Well, first, as I confessed alrealy, I am an NFL fan. But also as I wrote in a previous post, I want my blog to be a forum where I can “think out-loud” about any topic of interest or relevance.

I also hope to make a consistent spiritual connection to life – that is, real life and not just “church life,” though I do strongly believe a commitment to Christ implies a commitment to His Church.

Finally, you may have been hearing, just under the surface of my words, a sort of lamentation – comparing yesterday’s NFL with today’s NFL, or just yesterday with today.

If you heard that, then you heard correctly. But it’s also a lament over the loss of former substance and values, replaced by hype and imagery and self-promotion and appearances.

     Can you imagine famously-tough-and-front-tooth-less Jack Lambert and Terrell Owens co-existing? Can you conceive of Ben Roethlisberger playing for Coach Tom Landry? How about Larry Czonka and Albert Haynesworth on the same team? Me neither.

Substance has been exchanged for flash, and long-term health and stability for short-term gain.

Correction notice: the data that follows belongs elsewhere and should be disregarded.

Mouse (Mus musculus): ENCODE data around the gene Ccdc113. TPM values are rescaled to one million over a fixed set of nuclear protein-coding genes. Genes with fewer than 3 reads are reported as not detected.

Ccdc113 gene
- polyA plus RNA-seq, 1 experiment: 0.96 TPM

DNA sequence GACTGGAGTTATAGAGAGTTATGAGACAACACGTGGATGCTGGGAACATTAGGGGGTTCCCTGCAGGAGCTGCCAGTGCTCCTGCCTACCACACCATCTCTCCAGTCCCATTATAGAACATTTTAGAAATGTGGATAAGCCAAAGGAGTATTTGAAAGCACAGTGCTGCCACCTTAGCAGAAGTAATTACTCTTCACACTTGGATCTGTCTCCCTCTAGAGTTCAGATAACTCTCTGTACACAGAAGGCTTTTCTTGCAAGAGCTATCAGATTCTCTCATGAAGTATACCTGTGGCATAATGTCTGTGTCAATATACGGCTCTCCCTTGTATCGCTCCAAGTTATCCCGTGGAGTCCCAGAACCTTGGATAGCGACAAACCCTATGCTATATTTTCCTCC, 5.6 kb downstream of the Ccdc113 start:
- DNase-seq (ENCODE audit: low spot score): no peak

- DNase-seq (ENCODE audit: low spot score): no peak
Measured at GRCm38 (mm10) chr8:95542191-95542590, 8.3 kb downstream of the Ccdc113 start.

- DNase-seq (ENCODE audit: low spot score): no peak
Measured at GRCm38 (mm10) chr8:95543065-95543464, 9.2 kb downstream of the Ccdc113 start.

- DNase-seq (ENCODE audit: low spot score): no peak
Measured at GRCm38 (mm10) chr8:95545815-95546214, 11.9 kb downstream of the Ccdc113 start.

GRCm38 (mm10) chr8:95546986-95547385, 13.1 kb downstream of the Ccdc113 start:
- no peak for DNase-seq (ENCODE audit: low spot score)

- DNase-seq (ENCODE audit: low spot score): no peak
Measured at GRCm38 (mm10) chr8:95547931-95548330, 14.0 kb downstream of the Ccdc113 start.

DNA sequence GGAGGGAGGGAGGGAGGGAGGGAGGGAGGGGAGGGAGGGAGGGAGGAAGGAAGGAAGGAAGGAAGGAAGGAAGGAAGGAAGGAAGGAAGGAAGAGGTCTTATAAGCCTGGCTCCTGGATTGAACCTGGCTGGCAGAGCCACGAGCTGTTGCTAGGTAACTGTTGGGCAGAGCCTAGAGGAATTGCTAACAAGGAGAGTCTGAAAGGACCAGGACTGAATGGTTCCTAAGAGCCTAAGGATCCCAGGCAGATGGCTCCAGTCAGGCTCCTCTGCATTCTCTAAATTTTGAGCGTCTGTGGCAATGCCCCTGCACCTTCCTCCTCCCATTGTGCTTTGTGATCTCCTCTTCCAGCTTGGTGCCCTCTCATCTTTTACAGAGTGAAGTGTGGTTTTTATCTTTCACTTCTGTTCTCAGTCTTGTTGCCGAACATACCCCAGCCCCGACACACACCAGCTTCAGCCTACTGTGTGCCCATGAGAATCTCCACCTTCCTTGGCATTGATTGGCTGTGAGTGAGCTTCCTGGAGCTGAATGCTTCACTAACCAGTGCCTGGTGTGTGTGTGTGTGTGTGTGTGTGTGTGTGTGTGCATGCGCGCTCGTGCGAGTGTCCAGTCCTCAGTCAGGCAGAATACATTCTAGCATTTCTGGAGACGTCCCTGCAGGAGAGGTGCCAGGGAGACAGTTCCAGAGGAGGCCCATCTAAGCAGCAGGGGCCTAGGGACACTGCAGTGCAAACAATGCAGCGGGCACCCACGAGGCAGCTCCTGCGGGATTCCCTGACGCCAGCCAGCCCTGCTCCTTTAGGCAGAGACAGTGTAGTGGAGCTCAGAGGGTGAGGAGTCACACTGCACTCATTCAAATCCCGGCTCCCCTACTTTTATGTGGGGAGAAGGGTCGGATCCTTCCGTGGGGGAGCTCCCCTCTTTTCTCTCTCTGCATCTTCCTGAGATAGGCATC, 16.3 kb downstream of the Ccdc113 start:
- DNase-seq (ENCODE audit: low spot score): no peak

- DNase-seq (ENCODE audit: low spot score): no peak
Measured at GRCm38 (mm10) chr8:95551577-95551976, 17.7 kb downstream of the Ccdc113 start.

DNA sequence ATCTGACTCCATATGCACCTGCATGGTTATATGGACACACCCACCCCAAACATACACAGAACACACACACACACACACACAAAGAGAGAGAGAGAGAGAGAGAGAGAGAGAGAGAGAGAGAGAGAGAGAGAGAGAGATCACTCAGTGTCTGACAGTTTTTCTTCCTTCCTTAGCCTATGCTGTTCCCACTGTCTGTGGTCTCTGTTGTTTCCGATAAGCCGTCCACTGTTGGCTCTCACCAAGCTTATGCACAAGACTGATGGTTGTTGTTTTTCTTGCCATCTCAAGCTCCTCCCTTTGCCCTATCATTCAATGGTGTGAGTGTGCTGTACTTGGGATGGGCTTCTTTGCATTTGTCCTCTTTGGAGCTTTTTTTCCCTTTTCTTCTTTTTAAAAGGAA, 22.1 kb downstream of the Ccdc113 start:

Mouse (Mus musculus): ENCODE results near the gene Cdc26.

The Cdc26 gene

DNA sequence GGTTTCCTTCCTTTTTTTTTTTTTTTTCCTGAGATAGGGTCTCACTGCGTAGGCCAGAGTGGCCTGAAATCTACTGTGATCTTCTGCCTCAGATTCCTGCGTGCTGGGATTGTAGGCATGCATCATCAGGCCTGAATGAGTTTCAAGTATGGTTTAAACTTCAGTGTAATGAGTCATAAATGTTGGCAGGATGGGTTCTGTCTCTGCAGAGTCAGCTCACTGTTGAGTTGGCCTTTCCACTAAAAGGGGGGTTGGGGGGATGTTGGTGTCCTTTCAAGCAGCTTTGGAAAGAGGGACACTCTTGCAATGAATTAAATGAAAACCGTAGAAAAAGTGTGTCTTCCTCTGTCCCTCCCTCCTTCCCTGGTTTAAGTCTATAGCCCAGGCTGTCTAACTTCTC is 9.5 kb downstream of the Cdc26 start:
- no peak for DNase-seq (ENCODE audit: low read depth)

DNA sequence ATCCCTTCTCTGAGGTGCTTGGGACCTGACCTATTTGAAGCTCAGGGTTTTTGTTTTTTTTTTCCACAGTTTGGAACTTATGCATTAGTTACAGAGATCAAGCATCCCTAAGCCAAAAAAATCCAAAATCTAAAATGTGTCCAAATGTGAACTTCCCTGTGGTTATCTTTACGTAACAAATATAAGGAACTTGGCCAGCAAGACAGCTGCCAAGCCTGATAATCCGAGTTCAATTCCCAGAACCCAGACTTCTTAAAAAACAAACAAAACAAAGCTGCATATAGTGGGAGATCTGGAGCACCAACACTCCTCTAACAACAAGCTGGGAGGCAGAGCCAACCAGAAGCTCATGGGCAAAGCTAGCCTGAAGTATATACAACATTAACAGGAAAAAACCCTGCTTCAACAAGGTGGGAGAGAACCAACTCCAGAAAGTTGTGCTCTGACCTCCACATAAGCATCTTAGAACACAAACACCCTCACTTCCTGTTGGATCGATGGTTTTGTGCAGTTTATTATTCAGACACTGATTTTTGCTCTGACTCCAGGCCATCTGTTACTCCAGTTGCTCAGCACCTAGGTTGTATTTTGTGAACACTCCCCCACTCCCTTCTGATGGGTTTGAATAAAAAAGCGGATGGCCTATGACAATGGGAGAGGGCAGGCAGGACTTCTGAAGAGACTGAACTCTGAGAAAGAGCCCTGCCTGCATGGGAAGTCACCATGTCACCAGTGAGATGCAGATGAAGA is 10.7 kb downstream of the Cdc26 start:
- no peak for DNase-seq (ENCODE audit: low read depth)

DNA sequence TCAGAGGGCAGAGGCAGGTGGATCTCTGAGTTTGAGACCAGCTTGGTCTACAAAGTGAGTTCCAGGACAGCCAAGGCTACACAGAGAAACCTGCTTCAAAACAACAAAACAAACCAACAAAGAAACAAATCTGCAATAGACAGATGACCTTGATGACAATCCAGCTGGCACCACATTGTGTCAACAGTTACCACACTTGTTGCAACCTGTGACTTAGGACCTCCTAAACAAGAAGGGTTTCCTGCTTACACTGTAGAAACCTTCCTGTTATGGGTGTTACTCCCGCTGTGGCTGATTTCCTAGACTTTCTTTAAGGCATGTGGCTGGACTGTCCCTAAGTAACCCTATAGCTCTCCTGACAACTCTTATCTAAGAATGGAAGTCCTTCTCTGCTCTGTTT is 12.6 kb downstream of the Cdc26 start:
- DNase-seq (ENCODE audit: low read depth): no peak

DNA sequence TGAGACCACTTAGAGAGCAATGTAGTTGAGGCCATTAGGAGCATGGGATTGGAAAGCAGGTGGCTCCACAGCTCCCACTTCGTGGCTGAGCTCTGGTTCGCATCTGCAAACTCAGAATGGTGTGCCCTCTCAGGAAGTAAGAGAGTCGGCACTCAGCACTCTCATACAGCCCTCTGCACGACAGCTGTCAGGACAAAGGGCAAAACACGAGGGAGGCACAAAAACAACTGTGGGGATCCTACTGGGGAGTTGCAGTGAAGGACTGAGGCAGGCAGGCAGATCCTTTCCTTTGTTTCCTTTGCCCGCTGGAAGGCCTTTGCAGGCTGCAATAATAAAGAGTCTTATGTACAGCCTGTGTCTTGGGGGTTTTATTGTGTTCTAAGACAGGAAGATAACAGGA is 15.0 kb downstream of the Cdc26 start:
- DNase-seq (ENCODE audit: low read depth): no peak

Athletic (or bottom-line business) results are now preferred over personal and professional integrity, while money has been thrown at problems (and players), where only character and discipline will deliver the [lasting] goods.

I believe this is true for today’s NFL, with billion dollar stadiums now being built and petulant players being signed to $100 million contracts, and they still won’t play as the coach directs.

It’s also true for goods and services produced and marketed today, as well as for what we are teaching our children these days, concerning priorities and values in life. It’s also true for how we are doing church-life and ministry today.